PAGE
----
The night Massimo Bottura met Chi Spacca

The night Massimo Bottura met Chi Spacca
Massimo Bottura approves of the ragu. (Russ Parsons / Los Angeles Times)

It was the culinary equivalent of the "Odd Couple" Tuesday night when the emphatically primitivist restaurant Chi Spacca hosted a book party for the emphatically modernist Italian chef Massimo Bottura. What was most interesting, though, was how both ultimately seemed to be on the same wavelength.

Chi Spacca is a space built on meat — cured, grilled, roasted, but undeniably still meat. Bottura's restaurant, Osteria Francescana, and his just-published cookbook "Never Trust a Skinny Italian Chef" take a decidedly more theoretical approach.


Typical is the dish Bottura calls La Dame et son Chevalier (The Crunchy Part of the Lasagna). It is made of four triangles -- two Parmigiano-Reggiano wafers, two of spinach pasta (first boiled and then baked until crisp) -- perched over spoonfuls of ragu and bechamel, with a long stripe of tomato terrine running down the side.

This kind of imagination has earned Osteria Francescana in Modena three Michelin stars and a ranking as one of the five best restaurants in the world. The book is a wonder — full of photos of food, setting and whimsy (though a close-up of a section of his record collection displays an unfortunate fondness for Dan Fogelberg).

But if you're looking for recipes, they're going to be way in the back of the book, in tiny type. Instead, what you get are short essays on the philosophical and technical roots of each dish. They're fascinating windows into the workings of one of cooking's most creative minds.

And if you're a chef used to making tomahawk pork chops — no matter how ungodly good they are — they can be a little intimidating.

"When I knew we were going to do this dinner, I spent about a month of wondering," says Chi Spacca chef Chad Colby, who is loved for his house-cured salumi and 42-ounce bistecca Fiorentina. "I like to envision success, but what are we going to do with this? We want to respect what he does, but we have to stay true to ourselves, to our skill sets and to our flavor profiles."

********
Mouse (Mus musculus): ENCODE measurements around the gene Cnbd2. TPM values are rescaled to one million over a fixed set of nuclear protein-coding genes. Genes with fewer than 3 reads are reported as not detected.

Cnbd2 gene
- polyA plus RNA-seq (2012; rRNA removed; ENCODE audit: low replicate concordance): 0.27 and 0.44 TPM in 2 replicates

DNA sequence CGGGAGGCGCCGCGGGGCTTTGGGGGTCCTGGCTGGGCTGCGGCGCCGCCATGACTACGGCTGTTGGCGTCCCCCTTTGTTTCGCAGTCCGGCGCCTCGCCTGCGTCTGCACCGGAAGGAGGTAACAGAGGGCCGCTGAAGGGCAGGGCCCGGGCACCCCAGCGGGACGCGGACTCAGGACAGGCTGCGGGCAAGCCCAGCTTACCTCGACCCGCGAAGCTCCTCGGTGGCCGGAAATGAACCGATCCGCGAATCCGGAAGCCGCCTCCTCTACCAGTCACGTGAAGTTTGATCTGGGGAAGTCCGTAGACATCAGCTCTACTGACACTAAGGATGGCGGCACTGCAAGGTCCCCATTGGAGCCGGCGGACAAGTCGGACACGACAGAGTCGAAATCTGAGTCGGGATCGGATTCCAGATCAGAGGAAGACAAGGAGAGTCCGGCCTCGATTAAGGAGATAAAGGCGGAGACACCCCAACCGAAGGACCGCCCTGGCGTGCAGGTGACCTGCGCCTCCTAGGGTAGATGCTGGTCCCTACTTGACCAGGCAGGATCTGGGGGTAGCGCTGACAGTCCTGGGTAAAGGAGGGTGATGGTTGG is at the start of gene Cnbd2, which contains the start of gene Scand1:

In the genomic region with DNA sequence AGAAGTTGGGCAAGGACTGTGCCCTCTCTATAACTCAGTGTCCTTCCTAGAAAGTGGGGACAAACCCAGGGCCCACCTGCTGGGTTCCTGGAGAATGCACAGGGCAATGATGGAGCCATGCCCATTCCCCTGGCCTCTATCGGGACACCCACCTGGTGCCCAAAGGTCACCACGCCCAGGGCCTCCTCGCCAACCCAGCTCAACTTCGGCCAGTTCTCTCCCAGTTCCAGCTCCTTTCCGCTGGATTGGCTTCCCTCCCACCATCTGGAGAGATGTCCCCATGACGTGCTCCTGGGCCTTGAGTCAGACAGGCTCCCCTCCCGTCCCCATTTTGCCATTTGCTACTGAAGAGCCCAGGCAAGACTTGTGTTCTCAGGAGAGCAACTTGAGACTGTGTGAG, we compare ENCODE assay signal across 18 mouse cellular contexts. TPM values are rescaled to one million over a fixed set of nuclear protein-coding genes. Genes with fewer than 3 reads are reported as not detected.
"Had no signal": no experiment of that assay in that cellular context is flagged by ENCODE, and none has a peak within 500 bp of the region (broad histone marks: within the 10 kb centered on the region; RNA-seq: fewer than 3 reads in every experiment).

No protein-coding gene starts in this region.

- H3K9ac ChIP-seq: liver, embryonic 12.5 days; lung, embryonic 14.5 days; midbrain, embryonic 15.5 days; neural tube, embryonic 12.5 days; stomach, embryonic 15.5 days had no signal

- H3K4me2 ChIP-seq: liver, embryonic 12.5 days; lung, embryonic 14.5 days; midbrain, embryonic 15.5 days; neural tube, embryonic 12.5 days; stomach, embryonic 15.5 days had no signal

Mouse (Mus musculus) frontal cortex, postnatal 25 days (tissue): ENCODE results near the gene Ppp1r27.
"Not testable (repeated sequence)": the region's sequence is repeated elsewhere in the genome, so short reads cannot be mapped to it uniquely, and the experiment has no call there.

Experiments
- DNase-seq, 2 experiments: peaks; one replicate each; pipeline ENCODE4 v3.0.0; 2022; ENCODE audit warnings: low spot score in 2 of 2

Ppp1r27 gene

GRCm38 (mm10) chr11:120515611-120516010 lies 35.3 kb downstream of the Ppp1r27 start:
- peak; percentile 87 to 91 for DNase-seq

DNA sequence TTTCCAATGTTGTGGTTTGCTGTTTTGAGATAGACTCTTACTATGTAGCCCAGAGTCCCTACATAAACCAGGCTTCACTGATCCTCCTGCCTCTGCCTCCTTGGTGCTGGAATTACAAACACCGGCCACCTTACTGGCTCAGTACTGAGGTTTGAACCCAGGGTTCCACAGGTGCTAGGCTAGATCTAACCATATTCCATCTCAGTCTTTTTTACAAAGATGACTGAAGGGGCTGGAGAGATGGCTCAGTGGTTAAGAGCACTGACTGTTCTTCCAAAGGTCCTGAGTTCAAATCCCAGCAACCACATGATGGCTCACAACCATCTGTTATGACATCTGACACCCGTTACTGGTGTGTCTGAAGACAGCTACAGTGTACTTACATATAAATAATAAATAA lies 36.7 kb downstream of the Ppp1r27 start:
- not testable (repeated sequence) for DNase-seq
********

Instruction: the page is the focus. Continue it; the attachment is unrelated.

Colby settled on a menu of salumi and the restaurant's famed focaccia di Recco, a Parmesan souffle served over ragu, and shredded roast pork shoulder. The only overt nod to Bottura was pastry chef Dahlia Narvaez' take on the chef's Oops, I Dropped the Lemon Tart — a deliberately spattered mixture of lemon gelato, tart crust and zabaglione.

"I figured we'd do best staying true to the flavors he grew up with. I think of it as our homage to Modena," Colby says.

It turned out to be a brilliant choice. Because as theoretical and, yes, even wacky as Bottura's food can be, it's all rooted in a profound connection to a specific culture and set of flavors. He plays jokes on traditional dishes, but they're the kinds of jokes that can only be played by someone who understands and deeply loves the subject he's ribbing.

What Bottura is offering is a distillation of classic cooking, the essential flavors turned on their sides and viewed from an unusual angle.

Of that deconstructed lasagna, Bottura says " It's like when you chew a Parmigiano Reggiano crust, it immediately takes you back to childhood. The crunchy lasagna crust … that's when your grandmother would bring a big lasagna to the table and the first thing everybody would reach for would be the little burnt edges. We're trying to connect you back with that joy.

"We need to have a sense of humor because we need to leave things a little imperfect. You have to keep a little space open in your life for poetry.

"Our lives are so full of obligation but if you don't keep a little sense of humor, how do you live? We need to be able to play jokes, to be ironic. There is joy in food."

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